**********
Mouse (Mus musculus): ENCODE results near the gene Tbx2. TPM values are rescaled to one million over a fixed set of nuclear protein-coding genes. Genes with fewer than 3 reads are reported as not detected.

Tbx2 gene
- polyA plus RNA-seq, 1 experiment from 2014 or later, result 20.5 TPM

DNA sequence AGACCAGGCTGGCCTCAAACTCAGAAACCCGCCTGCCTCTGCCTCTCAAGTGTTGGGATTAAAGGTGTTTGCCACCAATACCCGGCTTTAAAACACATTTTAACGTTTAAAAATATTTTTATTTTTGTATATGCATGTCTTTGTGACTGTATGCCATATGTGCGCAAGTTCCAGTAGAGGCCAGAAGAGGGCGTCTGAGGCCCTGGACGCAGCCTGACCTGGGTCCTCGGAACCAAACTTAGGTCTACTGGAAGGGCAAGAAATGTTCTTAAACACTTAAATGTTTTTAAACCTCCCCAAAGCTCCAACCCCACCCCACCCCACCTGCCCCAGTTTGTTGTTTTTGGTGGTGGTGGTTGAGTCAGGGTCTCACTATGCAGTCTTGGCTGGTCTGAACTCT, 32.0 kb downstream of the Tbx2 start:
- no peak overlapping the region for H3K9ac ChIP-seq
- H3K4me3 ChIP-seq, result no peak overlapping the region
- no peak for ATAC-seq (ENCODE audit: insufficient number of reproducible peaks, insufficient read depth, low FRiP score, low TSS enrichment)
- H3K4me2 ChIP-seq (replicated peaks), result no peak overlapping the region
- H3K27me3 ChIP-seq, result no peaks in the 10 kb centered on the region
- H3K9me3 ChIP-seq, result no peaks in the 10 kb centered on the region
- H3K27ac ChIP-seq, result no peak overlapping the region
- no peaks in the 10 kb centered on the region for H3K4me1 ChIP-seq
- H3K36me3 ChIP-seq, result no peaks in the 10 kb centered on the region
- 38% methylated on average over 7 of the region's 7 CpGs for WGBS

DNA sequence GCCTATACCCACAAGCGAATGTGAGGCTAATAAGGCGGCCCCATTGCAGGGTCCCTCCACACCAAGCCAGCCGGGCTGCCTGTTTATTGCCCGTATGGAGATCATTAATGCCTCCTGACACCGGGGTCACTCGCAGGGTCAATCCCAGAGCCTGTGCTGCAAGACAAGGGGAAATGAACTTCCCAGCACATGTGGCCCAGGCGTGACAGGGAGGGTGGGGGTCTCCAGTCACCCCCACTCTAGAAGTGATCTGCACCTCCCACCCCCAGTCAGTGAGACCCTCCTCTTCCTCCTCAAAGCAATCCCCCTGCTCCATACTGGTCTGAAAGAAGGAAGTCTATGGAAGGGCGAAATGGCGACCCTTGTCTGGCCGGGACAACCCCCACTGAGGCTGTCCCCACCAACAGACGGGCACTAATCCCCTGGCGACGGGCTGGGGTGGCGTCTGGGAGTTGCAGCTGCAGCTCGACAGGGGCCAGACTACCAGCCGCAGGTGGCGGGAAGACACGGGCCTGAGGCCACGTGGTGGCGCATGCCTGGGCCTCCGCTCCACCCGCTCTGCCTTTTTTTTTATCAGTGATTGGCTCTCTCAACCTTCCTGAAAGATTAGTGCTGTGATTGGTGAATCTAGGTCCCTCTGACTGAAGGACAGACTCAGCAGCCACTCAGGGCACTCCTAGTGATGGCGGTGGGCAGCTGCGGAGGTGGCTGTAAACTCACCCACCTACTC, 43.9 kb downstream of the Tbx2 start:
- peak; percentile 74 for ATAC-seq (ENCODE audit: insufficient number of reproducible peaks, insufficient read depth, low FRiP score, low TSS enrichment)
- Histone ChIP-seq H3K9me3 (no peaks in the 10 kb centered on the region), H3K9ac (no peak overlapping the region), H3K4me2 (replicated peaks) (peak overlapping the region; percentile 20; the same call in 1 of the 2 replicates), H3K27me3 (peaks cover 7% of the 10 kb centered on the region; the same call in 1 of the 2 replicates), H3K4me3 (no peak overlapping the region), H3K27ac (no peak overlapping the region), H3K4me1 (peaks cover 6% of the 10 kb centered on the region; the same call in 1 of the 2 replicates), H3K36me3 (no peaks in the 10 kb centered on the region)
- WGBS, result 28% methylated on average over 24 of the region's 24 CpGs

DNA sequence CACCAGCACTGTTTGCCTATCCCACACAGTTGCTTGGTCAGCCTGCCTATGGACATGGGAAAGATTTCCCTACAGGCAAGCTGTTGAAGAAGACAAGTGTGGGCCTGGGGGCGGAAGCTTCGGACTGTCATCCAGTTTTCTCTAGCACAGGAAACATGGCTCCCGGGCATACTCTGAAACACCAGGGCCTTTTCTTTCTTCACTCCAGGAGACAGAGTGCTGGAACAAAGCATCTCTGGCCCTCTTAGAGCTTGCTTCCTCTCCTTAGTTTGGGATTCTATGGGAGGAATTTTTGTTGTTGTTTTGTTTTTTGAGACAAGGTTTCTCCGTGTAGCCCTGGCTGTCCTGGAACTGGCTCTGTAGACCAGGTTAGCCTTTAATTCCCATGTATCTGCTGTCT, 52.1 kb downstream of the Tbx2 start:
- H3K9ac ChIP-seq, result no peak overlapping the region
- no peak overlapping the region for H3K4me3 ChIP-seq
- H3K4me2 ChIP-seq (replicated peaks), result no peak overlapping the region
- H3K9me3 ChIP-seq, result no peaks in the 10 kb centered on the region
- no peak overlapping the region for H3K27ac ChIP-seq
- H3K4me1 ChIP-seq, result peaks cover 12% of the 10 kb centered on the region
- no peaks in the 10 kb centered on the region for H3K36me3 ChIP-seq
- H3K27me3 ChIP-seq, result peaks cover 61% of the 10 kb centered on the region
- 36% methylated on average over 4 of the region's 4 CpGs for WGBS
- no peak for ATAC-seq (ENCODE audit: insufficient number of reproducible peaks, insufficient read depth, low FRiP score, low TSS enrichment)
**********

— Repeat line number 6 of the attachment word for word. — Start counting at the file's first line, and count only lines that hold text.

- H3K4me3 ChIP-seq, result no peak overlapping the region